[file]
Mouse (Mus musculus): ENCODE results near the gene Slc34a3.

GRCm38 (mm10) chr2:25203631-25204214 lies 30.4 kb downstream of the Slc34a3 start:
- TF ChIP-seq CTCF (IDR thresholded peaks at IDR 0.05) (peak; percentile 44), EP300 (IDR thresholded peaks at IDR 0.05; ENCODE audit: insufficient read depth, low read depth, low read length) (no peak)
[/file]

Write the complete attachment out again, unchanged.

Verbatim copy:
Mouse (Mus musculus): ENCODE results near the gene Slc34a3.

GRCm38 (mm10) chr2:25203631-25204214 lies 30.4 kb downstream of the Slc34a3 start:
- TF ChIP-seq CTCF (IDR thresholded peaks at IDR 0.05) (peak; percentile 44), EP300 (IDR thresholded peaks at IDR 0.05; ENCODE audit: insufficient read depth, low read depth, low read length) (no peak)